The siblings walked behind the cabin, toward the center of the Camp Joy site, to the foundation of Camp Joy’s original bathhouse. “Everyone came here to shower like a regular campground,” Craig said, adding, “If (Sing) ever digs up over here, he’ll find the plumbing.” Later, the bathhouse was moved, and eventually, the cabins had their own showers.
The large brick building that remains in the rear of the property was built for grandfather Emis Spears’ collection of vintage cars. Spears acquired a 1927 Pierce Arrow with a V-12 engine. “It was like a gangster car,” Craig said, motioning with his hands how wide the doors opened.
“It was so tall, it wouldn’t go through the door of the buildings he had.” So Emis built a new building “and filled it with old cars.”
A gas station anchored the front of Camp Joy for many years, but that building was moved in the mid-1950s to the north side of the property where it became another rental unit.
Sharon remembered that one of the Fishel kids’ chores was helping clean the cabins every day, a meticulous task because Grandma Lois required the pillows to be placed a certain way.
Marla agreed, adding that their grandmother “was very picky.”
But there were rewards. The Bluebird Café was just across Catlin Avenue. “Every night, as soon as we got to put the No Vacancy sign out, we’d go over there and eat,” Craig recalled. “Grandma would eat, and I would have cherry pie. That’s why I like cherry pie so much.”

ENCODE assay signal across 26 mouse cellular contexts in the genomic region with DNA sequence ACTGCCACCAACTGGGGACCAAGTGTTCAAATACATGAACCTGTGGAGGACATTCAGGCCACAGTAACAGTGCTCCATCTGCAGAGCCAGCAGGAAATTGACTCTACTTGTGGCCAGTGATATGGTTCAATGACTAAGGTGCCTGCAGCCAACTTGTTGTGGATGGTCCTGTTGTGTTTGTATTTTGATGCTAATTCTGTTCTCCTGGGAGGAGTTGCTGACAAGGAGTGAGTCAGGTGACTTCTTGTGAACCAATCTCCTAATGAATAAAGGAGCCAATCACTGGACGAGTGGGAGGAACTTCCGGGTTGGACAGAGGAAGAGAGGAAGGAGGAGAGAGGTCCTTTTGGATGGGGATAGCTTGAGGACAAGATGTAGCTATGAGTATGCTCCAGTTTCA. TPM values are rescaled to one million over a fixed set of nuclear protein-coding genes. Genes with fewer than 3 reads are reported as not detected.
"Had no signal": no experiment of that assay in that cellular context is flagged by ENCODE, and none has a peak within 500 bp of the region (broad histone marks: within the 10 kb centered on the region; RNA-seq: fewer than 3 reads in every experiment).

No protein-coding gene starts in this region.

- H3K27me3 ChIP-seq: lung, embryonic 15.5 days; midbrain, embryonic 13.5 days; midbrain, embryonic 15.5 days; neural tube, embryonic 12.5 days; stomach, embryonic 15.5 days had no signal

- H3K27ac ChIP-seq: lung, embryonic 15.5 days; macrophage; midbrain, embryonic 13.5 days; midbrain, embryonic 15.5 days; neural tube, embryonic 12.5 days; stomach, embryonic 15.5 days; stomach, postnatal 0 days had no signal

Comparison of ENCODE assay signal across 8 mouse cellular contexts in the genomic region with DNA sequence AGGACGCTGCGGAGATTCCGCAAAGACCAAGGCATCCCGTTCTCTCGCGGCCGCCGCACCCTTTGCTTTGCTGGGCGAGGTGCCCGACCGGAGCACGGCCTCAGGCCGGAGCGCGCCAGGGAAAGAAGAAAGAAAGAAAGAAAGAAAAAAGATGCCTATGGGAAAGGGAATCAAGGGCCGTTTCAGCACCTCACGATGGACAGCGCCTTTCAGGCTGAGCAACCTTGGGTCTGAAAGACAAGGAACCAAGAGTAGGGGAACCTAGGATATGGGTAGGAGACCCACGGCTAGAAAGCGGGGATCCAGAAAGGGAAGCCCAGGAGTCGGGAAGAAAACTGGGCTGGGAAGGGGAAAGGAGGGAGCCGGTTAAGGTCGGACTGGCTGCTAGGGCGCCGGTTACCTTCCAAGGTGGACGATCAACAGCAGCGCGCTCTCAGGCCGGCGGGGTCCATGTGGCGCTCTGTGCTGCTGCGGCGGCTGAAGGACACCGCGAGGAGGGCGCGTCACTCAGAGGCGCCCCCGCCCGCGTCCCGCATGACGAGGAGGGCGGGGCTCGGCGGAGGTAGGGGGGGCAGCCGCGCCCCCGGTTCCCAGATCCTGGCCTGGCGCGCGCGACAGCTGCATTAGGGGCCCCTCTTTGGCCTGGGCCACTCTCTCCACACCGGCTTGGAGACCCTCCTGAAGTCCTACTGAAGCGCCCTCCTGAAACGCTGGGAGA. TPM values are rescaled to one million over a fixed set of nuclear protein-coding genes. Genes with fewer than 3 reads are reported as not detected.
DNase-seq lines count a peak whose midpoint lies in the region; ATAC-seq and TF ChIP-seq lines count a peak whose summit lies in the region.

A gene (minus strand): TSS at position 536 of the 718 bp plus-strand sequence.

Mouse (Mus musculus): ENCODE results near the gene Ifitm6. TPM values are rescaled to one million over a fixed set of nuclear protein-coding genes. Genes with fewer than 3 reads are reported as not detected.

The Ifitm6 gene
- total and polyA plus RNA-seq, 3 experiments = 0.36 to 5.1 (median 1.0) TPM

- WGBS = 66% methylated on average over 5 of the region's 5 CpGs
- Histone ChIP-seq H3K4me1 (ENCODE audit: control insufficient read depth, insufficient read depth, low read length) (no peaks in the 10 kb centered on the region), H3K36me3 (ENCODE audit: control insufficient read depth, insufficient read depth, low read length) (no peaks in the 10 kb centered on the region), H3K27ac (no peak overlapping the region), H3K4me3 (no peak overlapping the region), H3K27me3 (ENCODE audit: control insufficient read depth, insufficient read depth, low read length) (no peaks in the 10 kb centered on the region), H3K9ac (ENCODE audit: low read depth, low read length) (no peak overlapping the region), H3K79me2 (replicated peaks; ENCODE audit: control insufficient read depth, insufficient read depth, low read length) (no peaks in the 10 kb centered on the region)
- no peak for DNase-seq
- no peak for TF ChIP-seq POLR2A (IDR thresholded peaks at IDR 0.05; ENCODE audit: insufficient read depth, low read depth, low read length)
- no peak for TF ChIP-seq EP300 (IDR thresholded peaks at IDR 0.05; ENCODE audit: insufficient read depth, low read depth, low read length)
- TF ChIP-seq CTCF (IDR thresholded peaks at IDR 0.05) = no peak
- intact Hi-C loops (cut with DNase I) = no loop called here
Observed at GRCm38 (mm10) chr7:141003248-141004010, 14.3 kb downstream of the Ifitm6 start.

Camp Joy’s name was updated to the Joy Motel in the late 1950s or early 1960s. It remained in the Spears family until 1971 when, following the death of her husband, Lois Spears sold the property for $100,000 to Mr. and Mrs. Martin Bolles, who owned adjacent property.
Craig said the family began sorting through eight crates of Camp Joy memorabilia Friday night and barely scratched the surface. He presented the Route 66 Society with more than a dozen family photos, most with Camp Joy as the setting. After scanning them for its website, the Route 66 Society will turn them over to the Lebanon Route 66 Museum for safekeeping. “This is only the beginning of what we can find,” he added.
Craig also presented the Route 66 Society with a $1,000 check to be used on the Camp Joy project as the organization sees fit.
The Fishel siblings were welcomed to the site by Bruce Owen, Howard Fuller, Dave Chastain and Gary and Helen Sosniecki of the Route 66 Society. Fuller grilled hotdogs for the group over a fire built of scrap lumber in the foundation of the cabin.
Craig Fishel, who is a state representative representing a Springfield district, was accompanied by his wife Donna. Tom Peters, dean of library services at Missouri State University and a Route 66 scholar, also was present to conduct research on Camp Joy.
The cabin is scheduled to be moved to Route 66-themed Boswell Park at 8 a.m. next Saturday (May 4).
It will be rededicated in a ceremony at 11:45 a.m. June 15 at the Lebanon Route 66 Festival in Boswell Park. The festival’s theme is “Celebrating Camp Joy.” The Fishel siblings plan to attend.
“You guys are honoring our family,” Craig said about the cabin project.